Box Score is a weekly column that offers a look at sports games and the athletic side of the industry from the perspective of veteran reviewer and sports fan Richard Grisham.
Uncertainty is a rarity in the world of mainstream sports gamers. Quite unlike the rest of our gaming brethren who anxiously await new announcements and release dates, we tend to know what we’re getting and when it’s coming. Springtime means baseball and golf, late summer brings college and pro football, and fall is about hoops, pucks, and goals. While there are always wildcards – auto racing, boxing, MMA, tennis, and “extreme” sports can seemingly appear at any time – the rhythm of the release calendar is a steady one for big-time sports sims, and with that comes a sense of comfort.
Above: Another year, another Madden
At least, it used to be that way. These days, whether I’m talking to players, developers, or publishers, there’s a palpable level of uncertainty about the industry in general and sports games in particular. The business of making sports games is tougher than ever, while the landscape is changing underneath our feet. There’s no getting past the stark fact that yes, this is a business after all; if the people that produce our games don’t make money from their efforts, that’s the end of the line. Just ask the guys that used to make NHL 2K. Or College Hoops 2K. Or March Madness. Or MVP.
So what’s got everyone so concerned? Many things, to be frank – here’s just a few of them.
The coming next generation – The not-so-dirty little secret of the industry is the launch of new consoles in the next 24 months. While only Nintendo has officially announced its next gaming platform, Sony and Microsoft have already gotten beta development kits in the hands of some key partners. No one will publicly admit this, of course, but you can bet that all of the big players are knee-deep in plans to support the next generation. They have to, simply because the ramp-up time is significant to learn the nuances of new hardware. People and money aren’t exactly in infinite supply, so this means that vital resources are being diverted from current projects. No one wants to be caught flat-footed, and everyone would love to have better launches than last time. What will the impact be on 2012’s games?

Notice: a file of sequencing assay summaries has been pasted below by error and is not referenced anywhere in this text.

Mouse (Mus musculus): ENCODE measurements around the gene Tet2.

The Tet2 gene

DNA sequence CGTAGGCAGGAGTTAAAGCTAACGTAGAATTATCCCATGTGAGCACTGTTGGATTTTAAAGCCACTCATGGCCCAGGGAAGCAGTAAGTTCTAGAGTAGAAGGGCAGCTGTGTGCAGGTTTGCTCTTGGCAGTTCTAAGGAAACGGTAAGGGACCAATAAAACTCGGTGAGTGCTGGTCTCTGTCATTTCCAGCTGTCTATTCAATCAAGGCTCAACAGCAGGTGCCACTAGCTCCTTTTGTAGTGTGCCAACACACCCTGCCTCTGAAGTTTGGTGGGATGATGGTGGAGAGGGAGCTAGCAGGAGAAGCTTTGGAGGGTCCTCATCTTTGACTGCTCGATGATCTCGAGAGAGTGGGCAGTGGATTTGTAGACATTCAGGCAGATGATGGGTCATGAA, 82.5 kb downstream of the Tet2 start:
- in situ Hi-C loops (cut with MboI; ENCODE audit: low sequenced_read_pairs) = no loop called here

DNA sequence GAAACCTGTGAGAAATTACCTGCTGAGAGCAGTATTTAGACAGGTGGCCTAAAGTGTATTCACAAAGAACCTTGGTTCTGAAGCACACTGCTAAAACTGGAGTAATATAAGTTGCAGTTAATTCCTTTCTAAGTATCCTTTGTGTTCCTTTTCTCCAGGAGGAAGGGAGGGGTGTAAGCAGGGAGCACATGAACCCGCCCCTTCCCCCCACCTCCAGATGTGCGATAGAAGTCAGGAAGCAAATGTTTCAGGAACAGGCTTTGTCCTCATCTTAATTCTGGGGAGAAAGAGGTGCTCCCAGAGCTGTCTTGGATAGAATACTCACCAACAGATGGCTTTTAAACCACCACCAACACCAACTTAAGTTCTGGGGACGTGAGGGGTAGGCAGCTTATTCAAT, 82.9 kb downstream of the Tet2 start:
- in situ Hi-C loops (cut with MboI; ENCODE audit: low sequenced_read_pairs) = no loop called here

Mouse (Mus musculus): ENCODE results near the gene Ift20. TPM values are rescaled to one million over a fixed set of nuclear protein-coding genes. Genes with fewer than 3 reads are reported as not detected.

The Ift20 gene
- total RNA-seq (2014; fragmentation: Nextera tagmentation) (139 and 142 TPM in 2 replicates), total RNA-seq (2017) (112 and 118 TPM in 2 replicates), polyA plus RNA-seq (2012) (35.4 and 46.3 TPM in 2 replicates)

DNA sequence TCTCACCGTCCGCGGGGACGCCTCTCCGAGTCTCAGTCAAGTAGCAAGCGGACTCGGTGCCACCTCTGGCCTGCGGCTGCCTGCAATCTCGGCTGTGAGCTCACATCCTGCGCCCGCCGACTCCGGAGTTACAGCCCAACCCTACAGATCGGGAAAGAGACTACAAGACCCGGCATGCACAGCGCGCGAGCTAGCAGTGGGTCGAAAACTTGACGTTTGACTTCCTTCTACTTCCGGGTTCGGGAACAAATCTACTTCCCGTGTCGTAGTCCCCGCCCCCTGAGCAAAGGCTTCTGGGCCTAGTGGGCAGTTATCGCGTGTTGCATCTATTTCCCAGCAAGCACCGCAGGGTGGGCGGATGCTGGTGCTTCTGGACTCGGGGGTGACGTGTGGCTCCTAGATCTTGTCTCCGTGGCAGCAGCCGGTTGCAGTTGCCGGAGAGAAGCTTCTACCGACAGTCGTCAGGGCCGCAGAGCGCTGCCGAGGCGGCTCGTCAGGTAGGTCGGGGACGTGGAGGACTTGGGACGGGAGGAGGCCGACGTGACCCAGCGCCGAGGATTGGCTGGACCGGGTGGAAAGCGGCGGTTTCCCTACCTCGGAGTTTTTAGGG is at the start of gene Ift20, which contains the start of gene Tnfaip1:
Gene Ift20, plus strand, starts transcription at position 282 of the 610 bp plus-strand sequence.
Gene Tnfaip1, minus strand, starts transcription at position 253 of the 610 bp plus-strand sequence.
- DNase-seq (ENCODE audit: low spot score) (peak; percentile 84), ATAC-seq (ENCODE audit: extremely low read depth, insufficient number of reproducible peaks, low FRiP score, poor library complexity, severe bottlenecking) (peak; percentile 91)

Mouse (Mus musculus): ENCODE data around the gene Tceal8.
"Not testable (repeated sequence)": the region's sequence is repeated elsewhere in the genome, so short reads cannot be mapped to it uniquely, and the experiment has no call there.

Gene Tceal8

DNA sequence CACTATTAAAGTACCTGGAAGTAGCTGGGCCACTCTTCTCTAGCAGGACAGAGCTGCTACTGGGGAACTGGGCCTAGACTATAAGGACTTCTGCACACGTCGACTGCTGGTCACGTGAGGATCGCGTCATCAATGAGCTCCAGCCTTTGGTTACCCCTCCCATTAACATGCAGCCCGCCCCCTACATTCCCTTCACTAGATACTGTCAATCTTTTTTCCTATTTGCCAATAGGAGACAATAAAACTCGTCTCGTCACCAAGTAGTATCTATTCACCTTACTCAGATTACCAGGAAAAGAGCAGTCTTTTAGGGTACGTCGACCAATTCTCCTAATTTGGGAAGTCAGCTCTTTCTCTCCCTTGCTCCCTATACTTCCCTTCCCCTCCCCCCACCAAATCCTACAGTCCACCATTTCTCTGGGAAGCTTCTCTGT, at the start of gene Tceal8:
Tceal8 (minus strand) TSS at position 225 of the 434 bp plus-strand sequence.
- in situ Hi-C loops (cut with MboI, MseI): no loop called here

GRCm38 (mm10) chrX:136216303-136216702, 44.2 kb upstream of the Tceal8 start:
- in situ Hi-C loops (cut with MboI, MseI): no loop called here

Above: This is just the start – imagine what Microsoft and Sony have up their sleeves
Disease of More – Pat Riley’s famous term for an affliction that infects championship teams – when everyone on a winning squad wants more money, more playing time, more attention – may be rearing its ugly head on major sports games. Check the features list of your typical big-time release; there’s bound to be an individual career mode, multi-year franchise, online league, Ultimate Team, “Legendary” mode, co-op online and off, and playoffs. How much is too much? More importantly, are we reaching (or already past) the point where more features actually detract from the overall experience? If developers were able to concentrate on creating virtual perfection on the field, ice, or court, would that be better than attempting to incorporate yet another menu item? Or, failing that, would they still be accused of producing another “roster update”?